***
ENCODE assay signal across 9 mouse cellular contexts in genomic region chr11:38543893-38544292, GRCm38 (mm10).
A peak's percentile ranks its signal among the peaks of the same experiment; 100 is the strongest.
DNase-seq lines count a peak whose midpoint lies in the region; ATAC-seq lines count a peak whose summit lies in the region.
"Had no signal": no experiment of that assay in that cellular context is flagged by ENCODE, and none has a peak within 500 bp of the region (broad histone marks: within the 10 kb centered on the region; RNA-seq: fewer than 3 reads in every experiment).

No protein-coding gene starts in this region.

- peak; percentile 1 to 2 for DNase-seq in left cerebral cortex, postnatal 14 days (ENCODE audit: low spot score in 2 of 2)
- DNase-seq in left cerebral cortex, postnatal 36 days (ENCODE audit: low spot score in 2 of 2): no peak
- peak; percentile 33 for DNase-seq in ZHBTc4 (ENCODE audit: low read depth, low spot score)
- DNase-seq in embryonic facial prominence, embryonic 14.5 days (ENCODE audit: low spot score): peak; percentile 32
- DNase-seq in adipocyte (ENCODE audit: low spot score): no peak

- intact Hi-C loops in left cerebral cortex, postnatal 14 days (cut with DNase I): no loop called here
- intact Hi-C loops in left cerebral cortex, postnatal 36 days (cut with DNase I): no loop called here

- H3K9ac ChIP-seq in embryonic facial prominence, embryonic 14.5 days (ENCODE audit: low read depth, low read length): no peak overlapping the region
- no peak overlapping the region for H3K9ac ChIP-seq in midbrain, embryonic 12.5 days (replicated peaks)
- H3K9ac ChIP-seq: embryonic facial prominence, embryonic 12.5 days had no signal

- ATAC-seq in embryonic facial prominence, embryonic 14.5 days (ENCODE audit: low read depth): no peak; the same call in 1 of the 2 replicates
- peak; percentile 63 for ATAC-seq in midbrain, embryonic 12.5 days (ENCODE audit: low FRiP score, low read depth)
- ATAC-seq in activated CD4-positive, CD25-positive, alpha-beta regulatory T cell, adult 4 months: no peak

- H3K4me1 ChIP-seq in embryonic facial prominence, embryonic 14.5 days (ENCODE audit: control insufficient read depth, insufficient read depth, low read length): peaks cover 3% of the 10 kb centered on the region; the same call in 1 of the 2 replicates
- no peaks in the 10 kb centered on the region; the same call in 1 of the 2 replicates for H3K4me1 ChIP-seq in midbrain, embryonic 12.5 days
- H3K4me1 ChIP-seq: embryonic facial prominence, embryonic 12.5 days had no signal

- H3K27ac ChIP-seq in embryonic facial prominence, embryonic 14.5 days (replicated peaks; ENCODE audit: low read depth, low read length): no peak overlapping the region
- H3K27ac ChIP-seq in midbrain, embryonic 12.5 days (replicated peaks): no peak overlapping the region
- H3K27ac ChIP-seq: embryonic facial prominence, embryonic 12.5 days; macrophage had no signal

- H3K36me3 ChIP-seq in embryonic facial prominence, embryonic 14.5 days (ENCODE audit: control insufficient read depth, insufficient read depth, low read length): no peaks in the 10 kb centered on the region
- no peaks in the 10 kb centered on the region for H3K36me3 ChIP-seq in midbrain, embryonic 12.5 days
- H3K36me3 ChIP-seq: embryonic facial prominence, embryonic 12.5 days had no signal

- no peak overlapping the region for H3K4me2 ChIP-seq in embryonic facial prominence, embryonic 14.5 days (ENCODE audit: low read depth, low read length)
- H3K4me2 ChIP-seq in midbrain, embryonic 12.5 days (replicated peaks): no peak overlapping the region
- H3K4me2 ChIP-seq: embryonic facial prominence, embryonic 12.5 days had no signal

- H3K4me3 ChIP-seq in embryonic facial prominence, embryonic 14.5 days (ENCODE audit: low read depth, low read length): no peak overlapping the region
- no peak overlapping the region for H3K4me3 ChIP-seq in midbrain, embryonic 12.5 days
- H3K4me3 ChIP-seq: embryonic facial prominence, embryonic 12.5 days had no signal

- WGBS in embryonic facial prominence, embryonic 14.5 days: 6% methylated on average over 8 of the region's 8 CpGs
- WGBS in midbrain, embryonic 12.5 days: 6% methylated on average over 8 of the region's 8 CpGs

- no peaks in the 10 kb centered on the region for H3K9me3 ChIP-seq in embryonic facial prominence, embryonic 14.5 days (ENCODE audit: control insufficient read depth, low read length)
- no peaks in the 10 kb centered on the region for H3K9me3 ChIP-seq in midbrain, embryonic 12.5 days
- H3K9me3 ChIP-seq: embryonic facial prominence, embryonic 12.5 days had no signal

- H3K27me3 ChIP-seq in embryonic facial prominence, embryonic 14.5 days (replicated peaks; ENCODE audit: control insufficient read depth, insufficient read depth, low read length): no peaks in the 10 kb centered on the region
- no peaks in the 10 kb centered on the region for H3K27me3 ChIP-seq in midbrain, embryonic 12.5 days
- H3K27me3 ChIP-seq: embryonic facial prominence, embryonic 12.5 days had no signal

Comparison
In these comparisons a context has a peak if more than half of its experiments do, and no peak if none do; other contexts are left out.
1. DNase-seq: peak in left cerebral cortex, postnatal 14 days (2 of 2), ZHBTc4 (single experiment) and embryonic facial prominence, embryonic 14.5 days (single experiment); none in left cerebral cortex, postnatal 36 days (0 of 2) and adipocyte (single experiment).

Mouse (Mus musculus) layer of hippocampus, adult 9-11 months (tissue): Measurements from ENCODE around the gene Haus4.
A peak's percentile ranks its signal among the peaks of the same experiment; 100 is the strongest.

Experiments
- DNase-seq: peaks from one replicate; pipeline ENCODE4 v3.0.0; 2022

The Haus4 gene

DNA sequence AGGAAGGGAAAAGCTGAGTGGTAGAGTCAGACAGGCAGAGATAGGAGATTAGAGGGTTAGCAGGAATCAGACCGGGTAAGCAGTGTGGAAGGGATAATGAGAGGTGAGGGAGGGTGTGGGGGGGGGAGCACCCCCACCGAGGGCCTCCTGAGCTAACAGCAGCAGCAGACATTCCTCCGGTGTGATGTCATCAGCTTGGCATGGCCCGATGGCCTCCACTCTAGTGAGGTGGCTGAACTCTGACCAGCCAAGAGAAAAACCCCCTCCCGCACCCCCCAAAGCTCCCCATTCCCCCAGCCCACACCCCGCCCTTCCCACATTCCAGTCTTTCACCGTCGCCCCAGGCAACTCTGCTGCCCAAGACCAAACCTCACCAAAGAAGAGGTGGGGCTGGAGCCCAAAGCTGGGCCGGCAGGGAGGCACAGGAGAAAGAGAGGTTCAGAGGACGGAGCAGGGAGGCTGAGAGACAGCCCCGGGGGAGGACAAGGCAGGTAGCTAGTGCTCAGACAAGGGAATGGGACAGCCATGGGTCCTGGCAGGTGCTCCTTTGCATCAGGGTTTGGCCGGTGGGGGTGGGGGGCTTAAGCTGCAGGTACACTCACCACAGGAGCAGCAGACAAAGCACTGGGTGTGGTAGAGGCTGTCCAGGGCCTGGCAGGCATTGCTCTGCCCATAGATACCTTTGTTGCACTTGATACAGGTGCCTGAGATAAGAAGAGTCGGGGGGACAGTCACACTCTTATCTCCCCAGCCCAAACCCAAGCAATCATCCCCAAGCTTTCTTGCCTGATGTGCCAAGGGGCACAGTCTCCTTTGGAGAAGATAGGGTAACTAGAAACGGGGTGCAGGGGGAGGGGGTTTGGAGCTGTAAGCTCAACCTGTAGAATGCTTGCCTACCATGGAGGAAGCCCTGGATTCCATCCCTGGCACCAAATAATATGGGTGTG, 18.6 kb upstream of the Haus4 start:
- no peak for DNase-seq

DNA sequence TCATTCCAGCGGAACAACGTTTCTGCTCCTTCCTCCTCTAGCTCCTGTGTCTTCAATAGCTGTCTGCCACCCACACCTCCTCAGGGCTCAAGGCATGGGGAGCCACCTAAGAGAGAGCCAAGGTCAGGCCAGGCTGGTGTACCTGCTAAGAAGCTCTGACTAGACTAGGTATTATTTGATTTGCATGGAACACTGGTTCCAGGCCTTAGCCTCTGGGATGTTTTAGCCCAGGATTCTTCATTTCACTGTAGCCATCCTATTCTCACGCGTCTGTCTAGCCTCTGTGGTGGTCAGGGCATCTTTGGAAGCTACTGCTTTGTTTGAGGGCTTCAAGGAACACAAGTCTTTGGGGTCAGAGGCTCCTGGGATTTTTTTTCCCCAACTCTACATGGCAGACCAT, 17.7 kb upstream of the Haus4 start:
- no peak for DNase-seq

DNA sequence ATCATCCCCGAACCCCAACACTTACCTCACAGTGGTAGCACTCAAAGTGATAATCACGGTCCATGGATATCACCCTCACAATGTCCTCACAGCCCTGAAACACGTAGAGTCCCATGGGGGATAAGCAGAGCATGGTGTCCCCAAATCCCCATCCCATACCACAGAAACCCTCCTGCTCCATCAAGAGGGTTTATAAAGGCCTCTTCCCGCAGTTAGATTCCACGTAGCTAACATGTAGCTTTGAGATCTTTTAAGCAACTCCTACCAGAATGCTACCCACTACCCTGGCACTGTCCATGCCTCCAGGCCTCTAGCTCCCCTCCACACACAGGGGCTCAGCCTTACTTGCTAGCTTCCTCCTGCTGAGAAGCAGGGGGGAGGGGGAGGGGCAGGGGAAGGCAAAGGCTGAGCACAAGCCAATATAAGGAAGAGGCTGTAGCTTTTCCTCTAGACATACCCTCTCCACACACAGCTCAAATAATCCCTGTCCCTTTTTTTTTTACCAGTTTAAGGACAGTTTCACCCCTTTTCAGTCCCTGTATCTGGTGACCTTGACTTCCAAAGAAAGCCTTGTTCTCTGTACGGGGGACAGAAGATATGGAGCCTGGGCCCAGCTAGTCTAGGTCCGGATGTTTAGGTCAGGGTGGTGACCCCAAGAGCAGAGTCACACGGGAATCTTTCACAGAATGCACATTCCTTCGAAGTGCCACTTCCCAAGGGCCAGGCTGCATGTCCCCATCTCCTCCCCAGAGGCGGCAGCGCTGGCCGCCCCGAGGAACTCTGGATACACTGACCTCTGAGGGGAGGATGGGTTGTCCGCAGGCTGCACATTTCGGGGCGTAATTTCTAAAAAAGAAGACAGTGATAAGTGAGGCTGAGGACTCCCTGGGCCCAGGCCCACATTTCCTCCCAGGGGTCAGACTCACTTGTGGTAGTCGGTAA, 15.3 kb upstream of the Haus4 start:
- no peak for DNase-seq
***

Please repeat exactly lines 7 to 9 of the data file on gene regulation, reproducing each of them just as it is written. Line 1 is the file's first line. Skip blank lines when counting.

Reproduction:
- DNase-seq in left cerebral cortex, postnatal 36 days (ENCODE audit: low spot score in 2 of 2): no peak
- peak; percentile 33 for DNase-seq in ZHBTc4 (ENCODE audit: low read depth, low spot score)
- DNase-seq in embryonic facial prominence, embryonic 14.5 days (ENCODE audit: low spot score): peak; percentile 32